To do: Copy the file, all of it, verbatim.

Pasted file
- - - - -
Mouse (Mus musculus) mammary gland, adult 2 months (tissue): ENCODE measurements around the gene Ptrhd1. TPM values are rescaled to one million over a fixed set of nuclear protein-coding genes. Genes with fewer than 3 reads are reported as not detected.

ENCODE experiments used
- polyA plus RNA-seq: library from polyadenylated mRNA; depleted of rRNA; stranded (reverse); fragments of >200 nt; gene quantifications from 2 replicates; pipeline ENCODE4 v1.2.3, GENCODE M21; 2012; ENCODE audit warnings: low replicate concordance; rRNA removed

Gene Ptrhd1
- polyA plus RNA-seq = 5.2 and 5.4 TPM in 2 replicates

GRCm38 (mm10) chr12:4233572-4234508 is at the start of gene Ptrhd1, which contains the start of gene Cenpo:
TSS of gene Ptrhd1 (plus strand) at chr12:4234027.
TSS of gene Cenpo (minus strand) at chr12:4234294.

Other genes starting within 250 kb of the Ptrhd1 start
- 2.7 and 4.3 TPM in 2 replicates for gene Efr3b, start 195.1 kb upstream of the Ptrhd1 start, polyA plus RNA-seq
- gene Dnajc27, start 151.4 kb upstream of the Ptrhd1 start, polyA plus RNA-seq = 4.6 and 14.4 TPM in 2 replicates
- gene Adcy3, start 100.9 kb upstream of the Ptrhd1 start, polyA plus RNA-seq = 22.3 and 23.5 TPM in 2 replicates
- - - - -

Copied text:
Mouse (Mus musculus) mammary gland, adult 2 months (tissue): ENCODE measurements around the gene Ptrhd1. TPM values are rescaled to one million over a fixed set of nuclear protein-coding genes. Genes with fewer than 3 reads are reported as not detected.

ENCODE experiments used
- polyA plus RNA-seq: library from polyadenylated mRNA; depleted of rRNA; stranded (reverse); fragments of >200 nt; gene quantifications from 2 replicates; pipeline ENCODE4 v1.2.3, GENCODE M21; 2012; ENCODE audit warnings: low replicate concordance; rRNA removed

Gene Ptrhd1
- polyA plus RNA-seq = 5.2 and 5.4 TPM in 2 replicates

GRCm38 (mm10) chr12:4233572-4234508 is at the start of gene Ptrhd1, which contains the start of gene Cenpo:
TSS of gene Ptrhd1 (plus strand) at chr12:4234027.
TSS of gene Cenpo (minus strand) at chr12:4234294.

Other genes starting within 250 kb of the Ptrhd1 start
- 2.7 and 4.3 TPM in 2 replicates for gene Efr3b, start 195.1 kb upstream of the Ptrhd1 start, polyA plus RNA-seq
- gene Dnajc27, start 151.4 kb upstream of the Ptrhd1 start, polyA plus RNA-seq = 4.6 and 14.4 TPM in 2 replicates
- gene Adcy3, start 100.9 kb upstream of the Ptrhd1 start, polyA plus RNA-seq = 22.3 and 23.5 TPM in 2 replicates